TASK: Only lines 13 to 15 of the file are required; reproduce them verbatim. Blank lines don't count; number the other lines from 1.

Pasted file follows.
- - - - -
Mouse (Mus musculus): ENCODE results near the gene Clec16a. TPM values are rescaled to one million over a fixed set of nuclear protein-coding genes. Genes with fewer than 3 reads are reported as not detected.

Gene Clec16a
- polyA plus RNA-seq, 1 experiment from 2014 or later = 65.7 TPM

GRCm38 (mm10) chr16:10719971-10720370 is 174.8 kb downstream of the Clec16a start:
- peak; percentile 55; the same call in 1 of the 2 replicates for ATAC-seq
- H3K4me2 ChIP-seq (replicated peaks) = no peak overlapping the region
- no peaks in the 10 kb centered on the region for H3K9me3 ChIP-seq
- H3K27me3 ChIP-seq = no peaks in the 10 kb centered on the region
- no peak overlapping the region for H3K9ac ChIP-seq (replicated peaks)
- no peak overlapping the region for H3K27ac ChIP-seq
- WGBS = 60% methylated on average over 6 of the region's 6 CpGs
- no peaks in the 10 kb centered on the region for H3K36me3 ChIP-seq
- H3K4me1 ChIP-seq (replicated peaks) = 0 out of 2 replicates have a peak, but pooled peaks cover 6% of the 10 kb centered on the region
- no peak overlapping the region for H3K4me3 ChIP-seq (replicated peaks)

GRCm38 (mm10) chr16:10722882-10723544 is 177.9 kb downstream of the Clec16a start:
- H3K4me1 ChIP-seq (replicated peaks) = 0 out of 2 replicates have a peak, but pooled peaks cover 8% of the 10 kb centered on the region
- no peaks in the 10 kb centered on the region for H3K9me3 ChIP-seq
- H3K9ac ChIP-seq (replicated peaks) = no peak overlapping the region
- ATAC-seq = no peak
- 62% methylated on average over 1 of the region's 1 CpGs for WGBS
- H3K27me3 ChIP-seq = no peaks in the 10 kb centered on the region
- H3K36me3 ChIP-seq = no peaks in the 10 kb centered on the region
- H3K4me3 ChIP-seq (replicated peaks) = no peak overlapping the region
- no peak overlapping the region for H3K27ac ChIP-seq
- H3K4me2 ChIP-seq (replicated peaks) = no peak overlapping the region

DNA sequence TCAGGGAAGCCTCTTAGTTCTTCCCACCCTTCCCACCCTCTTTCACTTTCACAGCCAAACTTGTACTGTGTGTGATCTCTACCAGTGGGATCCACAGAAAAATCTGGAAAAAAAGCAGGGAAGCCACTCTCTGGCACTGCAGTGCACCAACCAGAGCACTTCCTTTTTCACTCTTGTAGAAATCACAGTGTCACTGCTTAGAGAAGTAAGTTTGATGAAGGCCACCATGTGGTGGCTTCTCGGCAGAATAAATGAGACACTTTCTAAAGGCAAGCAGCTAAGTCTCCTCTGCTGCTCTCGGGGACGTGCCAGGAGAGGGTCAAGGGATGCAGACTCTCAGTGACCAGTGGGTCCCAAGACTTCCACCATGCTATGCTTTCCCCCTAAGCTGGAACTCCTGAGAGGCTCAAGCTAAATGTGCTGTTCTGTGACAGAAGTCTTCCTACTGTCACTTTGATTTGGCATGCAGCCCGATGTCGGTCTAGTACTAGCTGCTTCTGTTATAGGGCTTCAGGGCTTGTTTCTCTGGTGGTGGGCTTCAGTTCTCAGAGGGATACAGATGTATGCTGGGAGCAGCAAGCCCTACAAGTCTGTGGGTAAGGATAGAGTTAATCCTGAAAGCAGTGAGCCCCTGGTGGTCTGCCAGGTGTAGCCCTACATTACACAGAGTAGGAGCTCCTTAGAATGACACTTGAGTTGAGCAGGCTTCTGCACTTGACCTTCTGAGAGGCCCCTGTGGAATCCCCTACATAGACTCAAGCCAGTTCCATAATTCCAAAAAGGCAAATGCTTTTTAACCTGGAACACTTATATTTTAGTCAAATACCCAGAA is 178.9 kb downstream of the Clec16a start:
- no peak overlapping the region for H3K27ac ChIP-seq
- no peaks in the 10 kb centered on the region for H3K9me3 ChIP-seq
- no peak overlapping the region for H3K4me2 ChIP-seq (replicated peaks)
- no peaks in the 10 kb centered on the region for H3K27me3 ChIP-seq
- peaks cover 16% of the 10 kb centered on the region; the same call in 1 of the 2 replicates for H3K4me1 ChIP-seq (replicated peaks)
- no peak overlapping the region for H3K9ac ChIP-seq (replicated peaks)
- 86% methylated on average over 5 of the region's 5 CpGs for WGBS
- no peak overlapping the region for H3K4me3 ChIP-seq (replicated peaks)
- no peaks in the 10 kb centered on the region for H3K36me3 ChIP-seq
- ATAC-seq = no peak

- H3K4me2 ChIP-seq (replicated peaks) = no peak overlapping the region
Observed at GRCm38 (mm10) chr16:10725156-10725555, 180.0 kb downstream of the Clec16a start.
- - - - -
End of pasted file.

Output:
- H3K4me1 ChIP-seq (replicated peaks) = 0 out of 2 replicates have a peak, but pooled peaks cover 6% of the 10 kb centered on the region
- no peak overlapping the region for H3K4me3 ChIP-seq (replicated peaks)

GRCm38 (mm10) chr16:10722882-10723544 is 177.9 kb downstream of the Clec16a start: